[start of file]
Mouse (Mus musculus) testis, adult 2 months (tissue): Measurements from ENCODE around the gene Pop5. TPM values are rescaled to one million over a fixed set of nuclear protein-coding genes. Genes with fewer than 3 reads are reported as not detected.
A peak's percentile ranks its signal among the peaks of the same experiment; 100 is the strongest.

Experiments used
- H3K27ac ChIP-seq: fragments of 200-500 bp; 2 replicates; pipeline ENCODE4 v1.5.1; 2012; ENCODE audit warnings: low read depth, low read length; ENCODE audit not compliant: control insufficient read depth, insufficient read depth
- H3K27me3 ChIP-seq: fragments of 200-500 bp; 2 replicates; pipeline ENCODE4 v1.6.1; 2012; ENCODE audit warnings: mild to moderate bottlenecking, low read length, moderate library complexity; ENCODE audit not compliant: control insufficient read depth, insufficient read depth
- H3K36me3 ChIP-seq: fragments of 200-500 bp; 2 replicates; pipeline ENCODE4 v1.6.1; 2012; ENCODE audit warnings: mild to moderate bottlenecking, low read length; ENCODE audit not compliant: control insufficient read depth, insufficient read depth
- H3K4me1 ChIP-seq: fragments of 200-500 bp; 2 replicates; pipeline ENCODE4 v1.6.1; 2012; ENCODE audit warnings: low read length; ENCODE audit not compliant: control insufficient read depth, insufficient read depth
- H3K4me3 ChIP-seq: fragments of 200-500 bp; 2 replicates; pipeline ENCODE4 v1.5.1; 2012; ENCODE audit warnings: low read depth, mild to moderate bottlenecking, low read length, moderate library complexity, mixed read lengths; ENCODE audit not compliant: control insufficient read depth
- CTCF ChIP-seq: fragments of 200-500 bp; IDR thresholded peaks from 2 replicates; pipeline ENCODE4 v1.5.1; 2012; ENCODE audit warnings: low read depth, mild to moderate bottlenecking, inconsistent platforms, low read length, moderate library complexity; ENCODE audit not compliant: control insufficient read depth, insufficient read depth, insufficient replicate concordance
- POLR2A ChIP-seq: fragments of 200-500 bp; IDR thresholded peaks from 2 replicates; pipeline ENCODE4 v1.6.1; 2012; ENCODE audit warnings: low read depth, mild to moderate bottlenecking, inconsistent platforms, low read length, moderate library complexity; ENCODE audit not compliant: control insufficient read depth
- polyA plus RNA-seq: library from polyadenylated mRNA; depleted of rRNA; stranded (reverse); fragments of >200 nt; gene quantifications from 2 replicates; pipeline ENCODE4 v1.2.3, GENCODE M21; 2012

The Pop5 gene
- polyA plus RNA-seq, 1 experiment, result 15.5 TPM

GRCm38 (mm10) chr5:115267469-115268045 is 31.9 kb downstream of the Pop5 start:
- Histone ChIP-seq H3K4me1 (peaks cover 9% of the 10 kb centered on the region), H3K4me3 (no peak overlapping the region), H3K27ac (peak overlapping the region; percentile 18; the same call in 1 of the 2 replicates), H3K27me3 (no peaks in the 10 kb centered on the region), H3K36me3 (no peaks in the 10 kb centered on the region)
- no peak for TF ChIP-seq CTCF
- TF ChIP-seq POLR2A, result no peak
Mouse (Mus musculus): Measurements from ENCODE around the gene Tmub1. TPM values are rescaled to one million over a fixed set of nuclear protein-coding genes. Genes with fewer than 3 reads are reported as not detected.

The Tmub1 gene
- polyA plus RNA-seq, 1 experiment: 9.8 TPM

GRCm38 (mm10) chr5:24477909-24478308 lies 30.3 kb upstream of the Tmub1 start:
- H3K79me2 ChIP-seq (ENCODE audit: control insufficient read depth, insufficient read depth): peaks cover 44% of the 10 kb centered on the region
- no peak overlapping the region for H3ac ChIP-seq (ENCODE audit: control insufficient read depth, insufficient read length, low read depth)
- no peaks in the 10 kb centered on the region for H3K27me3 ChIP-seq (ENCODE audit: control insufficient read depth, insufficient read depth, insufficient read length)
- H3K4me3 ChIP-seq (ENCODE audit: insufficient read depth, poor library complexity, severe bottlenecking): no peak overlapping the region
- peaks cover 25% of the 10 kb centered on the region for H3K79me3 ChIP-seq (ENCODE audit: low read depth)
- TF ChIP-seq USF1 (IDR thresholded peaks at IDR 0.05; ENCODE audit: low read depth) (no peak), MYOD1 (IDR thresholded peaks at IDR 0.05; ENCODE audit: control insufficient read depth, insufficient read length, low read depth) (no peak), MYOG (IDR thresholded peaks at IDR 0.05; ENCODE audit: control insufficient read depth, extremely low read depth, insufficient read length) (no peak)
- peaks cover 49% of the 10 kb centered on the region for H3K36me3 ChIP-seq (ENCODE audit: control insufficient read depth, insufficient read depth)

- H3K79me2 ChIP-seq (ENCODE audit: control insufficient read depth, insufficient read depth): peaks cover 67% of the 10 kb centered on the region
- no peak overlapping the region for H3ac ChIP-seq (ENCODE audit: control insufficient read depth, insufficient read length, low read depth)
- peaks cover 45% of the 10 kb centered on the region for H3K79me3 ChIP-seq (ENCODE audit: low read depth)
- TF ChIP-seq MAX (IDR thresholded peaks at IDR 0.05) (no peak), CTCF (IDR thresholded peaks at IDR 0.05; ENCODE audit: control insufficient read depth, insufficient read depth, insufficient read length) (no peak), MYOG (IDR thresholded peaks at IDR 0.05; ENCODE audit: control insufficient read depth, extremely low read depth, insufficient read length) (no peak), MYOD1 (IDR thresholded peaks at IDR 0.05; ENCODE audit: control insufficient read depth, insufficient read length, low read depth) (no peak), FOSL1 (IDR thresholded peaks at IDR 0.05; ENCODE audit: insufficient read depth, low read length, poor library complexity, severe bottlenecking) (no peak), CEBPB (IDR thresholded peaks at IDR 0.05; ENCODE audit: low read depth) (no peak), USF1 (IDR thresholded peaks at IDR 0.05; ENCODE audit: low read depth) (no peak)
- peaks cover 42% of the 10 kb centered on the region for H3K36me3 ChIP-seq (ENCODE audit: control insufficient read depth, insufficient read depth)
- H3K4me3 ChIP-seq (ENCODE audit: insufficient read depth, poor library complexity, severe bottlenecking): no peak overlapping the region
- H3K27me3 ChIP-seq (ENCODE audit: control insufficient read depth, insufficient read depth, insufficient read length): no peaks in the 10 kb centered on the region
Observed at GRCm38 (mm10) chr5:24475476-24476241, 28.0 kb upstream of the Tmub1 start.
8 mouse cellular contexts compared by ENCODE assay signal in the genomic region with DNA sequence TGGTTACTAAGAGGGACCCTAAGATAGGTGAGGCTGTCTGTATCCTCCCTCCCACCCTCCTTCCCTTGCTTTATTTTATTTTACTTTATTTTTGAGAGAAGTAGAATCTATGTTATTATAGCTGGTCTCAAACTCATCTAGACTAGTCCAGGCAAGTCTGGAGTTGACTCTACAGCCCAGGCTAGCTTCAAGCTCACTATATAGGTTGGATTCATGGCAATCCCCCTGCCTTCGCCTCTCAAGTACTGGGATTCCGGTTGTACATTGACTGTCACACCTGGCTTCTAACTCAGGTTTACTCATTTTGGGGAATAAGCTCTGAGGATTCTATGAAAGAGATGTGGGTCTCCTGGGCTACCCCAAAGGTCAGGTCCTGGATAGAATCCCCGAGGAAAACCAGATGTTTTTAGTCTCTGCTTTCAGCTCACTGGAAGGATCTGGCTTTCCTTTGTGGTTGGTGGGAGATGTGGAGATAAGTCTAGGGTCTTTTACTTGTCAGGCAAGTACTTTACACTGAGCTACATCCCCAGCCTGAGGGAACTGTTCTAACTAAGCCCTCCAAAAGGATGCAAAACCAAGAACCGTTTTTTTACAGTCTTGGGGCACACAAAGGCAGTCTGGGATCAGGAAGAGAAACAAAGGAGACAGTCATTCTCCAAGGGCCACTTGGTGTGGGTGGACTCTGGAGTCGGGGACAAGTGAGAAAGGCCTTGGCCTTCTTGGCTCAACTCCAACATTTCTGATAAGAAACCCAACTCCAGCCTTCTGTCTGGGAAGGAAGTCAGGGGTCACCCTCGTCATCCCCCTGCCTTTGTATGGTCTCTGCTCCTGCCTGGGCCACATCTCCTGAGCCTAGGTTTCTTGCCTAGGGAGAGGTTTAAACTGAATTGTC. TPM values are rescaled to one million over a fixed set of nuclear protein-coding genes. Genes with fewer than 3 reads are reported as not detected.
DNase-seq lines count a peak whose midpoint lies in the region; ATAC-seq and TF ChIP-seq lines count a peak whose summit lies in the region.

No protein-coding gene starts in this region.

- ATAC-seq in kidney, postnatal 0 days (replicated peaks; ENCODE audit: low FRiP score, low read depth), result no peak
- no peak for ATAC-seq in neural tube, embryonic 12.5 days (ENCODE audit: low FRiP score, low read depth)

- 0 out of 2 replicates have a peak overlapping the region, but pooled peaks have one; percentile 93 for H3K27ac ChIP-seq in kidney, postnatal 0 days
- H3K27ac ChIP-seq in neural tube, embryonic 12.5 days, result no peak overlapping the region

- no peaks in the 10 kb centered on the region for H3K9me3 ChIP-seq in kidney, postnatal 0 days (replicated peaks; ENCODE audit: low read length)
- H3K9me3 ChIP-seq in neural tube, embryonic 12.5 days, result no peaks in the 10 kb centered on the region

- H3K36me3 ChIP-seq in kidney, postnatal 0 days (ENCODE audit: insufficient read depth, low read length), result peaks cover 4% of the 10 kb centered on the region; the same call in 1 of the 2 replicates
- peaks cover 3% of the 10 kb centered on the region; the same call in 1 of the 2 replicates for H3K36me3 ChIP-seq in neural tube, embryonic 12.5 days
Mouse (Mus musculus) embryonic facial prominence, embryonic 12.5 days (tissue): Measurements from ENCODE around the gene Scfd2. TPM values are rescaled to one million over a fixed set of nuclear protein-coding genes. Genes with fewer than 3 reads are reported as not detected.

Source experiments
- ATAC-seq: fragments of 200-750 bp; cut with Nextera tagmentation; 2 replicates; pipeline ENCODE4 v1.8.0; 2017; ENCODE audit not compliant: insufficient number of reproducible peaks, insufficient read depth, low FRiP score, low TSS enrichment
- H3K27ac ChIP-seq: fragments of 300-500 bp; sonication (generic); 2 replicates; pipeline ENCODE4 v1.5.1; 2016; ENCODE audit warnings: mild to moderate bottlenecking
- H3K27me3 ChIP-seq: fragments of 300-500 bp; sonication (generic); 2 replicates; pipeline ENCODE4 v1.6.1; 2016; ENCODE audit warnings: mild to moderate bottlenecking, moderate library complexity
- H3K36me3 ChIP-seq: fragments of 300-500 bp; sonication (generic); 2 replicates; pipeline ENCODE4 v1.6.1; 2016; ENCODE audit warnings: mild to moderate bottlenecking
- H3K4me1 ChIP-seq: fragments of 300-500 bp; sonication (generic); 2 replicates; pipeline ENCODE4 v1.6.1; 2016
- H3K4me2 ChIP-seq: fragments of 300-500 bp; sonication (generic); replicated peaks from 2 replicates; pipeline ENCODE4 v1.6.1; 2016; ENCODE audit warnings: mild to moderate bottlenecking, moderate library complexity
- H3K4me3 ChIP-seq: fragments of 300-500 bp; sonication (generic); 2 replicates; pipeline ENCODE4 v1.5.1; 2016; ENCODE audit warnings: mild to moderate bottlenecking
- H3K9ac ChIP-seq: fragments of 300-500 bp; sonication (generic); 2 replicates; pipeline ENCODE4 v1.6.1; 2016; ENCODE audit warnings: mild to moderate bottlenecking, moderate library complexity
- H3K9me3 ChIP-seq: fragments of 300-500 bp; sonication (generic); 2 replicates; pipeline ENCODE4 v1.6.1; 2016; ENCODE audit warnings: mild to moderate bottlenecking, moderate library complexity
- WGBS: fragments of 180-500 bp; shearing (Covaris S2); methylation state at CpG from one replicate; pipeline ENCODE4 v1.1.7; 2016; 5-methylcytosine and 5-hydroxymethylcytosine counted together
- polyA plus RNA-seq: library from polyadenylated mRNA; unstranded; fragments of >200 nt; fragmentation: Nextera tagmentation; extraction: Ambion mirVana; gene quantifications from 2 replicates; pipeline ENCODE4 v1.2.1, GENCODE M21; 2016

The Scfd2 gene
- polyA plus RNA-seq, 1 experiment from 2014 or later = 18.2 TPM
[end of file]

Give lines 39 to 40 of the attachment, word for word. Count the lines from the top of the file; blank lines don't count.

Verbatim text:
No protein-coding gene starts in this region.

- ATAC-seq in kidney, postnatal 0 days (replicated peaks; ENCODE audit: low FRiP score, low read depth), result no peak